The reason it’s so hard to figure out who’s affected by AI grading is because there’s not just one program that’s being used. But they’re all made in basically the same way: First, an automated scoring company looks at how human graders behave. Then, the company trains an algorithm to make predictions as to how a human grader might score an essay based on that data. Depending on the program, those predictions can be consistently wrong in the same way. In other words, they can be biased. And once those algorithms are built, explains Reset host Arielle Duhaime-Ross, they can reproduce those biases at a huge scale.

https://www.vox.com/recode/2019/10/20/20921354/ai-algorithms-essay-writing

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AI Can Help You—And Your Boss—Maximize Your Potential. Will You Trust It?

Filed under: Online Learning News — Ray Schroeder @ 12:05 am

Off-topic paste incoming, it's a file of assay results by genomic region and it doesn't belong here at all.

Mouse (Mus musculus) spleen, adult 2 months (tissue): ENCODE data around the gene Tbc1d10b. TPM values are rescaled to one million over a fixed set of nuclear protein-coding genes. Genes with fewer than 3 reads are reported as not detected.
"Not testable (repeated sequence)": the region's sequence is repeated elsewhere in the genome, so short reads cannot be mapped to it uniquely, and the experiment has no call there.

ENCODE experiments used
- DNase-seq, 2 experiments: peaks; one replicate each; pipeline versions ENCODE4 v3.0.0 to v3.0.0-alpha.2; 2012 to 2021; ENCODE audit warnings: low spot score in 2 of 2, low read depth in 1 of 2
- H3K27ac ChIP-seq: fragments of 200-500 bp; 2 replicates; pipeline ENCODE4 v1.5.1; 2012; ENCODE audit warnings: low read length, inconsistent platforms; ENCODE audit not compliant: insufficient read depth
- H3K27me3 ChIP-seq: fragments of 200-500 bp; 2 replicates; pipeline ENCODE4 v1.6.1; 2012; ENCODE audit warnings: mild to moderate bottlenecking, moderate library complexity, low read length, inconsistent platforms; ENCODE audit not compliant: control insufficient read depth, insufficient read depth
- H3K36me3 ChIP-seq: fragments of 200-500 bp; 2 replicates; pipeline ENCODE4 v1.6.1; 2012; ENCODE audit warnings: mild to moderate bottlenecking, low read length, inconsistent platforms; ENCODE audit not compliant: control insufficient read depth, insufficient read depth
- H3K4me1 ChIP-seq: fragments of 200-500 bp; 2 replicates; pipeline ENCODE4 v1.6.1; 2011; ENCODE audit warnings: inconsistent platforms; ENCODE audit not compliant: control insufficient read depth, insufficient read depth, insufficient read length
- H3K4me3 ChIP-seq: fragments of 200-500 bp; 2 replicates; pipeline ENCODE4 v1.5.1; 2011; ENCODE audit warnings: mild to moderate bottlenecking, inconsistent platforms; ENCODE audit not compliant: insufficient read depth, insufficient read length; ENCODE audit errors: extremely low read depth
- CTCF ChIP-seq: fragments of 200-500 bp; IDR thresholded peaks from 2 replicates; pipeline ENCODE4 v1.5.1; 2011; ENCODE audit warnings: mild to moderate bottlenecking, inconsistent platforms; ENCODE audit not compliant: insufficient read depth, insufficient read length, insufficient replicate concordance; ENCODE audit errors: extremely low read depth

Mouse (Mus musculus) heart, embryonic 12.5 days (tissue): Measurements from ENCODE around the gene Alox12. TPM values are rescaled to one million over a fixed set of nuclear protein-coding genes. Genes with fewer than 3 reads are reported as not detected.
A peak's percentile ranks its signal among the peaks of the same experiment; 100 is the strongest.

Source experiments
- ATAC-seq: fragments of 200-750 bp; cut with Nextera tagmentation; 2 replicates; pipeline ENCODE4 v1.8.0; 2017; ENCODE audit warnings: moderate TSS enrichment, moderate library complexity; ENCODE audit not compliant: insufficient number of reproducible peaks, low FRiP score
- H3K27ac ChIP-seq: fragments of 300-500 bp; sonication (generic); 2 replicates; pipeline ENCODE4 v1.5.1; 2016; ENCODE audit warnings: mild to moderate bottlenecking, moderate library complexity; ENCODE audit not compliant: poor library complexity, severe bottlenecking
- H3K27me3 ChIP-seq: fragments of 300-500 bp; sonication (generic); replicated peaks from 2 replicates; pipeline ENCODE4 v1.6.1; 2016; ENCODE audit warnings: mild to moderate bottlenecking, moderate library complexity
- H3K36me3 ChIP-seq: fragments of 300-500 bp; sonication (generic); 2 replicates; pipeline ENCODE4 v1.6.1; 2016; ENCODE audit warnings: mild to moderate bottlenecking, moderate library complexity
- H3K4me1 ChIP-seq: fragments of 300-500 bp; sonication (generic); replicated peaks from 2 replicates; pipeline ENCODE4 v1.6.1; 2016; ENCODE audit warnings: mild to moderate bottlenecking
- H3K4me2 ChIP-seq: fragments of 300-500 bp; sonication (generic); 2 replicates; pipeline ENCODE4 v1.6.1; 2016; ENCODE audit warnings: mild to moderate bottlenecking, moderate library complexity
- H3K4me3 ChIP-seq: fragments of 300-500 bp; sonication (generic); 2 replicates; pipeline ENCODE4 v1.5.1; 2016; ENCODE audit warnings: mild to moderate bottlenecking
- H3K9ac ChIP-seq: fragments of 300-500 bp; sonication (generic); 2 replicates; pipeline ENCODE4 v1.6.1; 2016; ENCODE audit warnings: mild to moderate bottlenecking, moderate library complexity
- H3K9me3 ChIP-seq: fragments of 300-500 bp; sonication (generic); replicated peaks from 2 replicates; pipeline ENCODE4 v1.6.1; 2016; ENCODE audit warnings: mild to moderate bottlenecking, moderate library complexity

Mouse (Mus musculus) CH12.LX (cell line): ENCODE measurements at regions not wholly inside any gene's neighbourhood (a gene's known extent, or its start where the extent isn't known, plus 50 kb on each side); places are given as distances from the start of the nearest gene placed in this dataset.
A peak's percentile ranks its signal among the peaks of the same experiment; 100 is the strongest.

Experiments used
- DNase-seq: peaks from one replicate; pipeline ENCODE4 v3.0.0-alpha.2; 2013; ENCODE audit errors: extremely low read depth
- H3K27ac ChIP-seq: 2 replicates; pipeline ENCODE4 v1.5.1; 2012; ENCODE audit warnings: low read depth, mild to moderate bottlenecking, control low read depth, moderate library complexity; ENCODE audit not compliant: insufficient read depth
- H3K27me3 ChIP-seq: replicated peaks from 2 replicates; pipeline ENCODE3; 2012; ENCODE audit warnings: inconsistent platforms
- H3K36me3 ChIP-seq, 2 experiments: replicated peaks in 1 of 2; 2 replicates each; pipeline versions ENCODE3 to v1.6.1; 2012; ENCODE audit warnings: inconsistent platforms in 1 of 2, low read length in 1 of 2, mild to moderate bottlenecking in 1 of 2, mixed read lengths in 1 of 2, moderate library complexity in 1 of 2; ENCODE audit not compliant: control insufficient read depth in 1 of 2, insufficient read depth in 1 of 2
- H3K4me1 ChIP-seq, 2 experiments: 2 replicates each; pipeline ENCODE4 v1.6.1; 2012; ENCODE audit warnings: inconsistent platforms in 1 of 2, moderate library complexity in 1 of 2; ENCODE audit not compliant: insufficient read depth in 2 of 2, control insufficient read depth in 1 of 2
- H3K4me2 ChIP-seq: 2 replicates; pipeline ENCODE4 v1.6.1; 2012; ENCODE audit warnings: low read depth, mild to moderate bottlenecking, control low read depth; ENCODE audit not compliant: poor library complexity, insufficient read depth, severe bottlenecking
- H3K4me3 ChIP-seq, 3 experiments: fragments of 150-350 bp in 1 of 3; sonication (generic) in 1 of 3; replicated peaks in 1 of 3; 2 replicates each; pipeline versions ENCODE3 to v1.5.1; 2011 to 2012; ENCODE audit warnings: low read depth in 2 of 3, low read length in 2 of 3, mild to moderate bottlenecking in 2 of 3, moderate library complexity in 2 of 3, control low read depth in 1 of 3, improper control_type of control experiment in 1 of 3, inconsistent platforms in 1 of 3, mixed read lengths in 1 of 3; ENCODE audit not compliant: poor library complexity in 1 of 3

Marco Annunziata, Forbes

Would you trust an Artificial Intelligence (AI) to tell you how to become more effective and successful at your job? How would you feel if you knew your HR department uses AI to determine whether you are leadership material? Or that an AI just suggested to your boss that she should treat you better or else you might soon quit and join a competitor—well before the thought of jumping ship entered your mind? Meet Yva, introduced by her creator David Yang in this fascinating podcast discussion.

https://www.forbes.com/sites/marcoannunziata/2019/10/20/ai-can-help-youand-your-bossmaximize-your-potential-will-you-trust-it/

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The world’s top economists just made the case for why we still need English majors

Filed under: Online Learning News — Ray Schroeder @ 12:03 am

Heather Long, Washington Post